Perhaps best known as the world’s most expensive spice, saffron has an alluring yellow colour and a subtly floral, slightly bitter taste. The golden strands are the dried stigmata (part of the female reproductive system) of Crocus sativus flowers. With a healthboosting reputation to match its price tag, saffron is packed full of antioxidants and many studies point to its cancer-fighting properties. It’s also said to be good for the brain. Some human studies suggest that taking 30mg per day may help to ease mild depression; others show that a daily dose may improve cognitive function in the early stages of Alzheimer’s disease. And that’s before we get to saffron’s famed aphrodisiac qualities, illustrated by an Iranian study showing that a month’s saffron treatment gave a boost to sexual function in women who had been treated for depression.
The spice contains hundreds of compounds, but its main biological components are safranal, crocin and picrocrocin, which deliver its aroma, colour and bitter taste. Of these, crocin and a related chemical called crocetin are largely responsible for its superpowers. Crocin has been shown to protect brain cells and act as an antidepressant, and also has a record of inhibiting tumour growth for a range of cancers in rodents, including breast and prostate.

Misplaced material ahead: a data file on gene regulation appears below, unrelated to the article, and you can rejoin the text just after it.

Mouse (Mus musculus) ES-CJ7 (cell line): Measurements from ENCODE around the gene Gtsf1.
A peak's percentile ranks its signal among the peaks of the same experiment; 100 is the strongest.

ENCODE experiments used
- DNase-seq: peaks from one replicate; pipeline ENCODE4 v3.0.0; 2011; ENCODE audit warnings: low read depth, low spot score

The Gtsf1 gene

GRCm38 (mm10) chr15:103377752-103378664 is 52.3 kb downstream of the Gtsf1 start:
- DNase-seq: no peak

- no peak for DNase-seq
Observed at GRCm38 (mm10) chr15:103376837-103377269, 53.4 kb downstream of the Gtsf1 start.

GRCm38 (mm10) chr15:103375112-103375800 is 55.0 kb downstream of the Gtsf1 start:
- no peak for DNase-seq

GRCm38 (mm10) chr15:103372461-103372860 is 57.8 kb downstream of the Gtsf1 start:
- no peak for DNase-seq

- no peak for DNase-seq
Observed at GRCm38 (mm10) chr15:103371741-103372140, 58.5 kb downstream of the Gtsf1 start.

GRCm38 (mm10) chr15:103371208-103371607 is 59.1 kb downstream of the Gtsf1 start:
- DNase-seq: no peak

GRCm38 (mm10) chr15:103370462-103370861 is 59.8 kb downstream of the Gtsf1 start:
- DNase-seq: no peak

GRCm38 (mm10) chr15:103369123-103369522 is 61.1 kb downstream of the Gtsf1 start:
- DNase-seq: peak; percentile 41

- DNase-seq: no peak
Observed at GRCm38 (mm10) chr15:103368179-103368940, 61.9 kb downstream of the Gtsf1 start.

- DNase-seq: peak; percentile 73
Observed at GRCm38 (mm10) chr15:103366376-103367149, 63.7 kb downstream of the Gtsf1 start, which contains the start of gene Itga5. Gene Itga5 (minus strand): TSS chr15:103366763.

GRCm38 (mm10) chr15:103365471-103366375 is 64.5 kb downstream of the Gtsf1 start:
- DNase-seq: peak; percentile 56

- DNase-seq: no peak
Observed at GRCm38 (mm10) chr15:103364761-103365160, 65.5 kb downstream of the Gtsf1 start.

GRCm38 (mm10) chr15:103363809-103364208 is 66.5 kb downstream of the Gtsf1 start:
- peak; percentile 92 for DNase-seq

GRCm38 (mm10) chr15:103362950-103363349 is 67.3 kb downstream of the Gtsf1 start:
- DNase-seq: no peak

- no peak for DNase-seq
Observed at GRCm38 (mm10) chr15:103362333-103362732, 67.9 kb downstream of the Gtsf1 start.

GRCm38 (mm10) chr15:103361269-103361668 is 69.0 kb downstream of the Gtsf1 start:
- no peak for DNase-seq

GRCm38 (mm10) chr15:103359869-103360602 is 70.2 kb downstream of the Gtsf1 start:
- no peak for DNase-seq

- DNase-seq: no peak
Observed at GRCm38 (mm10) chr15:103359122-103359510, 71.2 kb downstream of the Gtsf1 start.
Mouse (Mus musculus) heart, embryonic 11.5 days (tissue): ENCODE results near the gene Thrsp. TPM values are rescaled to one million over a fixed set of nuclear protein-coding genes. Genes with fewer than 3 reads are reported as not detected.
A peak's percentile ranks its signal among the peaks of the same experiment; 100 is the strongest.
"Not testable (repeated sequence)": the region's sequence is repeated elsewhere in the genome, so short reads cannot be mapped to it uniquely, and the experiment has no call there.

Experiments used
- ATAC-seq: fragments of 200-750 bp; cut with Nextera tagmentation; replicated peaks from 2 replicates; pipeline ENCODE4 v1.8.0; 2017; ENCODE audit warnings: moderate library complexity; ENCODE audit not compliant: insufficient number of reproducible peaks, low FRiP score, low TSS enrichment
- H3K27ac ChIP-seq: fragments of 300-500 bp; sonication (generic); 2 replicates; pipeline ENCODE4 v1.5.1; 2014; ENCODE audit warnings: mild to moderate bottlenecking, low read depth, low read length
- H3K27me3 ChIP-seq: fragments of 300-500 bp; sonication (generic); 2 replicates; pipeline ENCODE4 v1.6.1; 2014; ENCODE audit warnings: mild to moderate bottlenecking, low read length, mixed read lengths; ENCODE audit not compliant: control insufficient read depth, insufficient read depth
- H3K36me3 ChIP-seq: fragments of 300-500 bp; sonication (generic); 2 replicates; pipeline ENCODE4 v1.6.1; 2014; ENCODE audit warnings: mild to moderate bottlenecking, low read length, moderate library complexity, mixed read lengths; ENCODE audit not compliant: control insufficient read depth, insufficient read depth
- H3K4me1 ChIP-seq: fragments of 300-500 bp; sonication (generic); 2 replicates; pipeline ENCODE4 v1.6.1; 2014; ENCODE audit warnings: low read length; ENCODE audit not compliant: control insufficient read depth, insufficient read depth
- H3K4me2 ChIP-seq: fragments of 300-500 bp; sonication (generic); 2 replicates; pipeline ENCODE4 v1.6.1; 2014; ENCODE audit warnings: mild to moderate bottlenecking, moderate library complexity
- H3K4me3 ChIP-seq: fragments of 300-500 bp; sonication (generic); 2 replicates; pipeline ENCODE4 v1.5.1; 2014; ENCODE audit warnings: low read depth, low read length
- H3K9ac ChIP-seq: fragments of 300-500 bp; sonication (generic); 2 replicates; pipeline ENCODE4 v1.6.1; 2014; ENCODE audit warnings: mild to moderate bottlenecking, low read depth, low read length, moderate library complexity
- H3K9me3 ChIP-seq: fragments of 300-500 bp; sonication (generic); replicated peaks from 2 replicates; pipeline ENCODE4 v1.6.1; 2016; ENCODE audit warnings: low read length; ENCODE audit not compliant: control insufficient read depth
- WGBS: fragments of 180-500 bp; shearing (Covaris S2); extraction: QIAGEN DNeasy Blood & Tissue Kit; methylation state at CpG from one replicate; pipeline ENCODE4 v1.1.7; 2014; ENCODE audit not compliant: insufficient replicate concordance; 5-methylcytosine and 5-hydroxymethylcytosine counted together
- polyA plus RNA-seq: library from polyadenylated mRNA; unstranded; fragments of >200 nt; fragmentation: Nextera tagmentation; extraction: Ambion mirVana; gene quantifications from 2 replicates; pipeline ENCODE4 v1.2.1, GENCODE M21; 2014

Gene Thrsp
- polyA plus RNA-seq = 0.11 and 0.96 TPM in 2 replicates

At United Arab Emirates University, Dr Amr Amin’s team claims to have developed a method for treating cancerous liver cells using magnetite (iron) particles coated with crocin. “Our group provided evidence that saffron exerts a significant chemopreventative effect against both liver and colorectal cancer through different molecular mechanisms,” he says. Meanwhile, scientists at the University of Kansas suggest that crocetin can inhibit pancreatic cancer cells, both in a petri dish and in mice. The team recently made crocetinic acid, which appears to have even more potent cancer-fighting
“A month’s saffron treatment gave a boost to sexual function in women who had been treated for depression”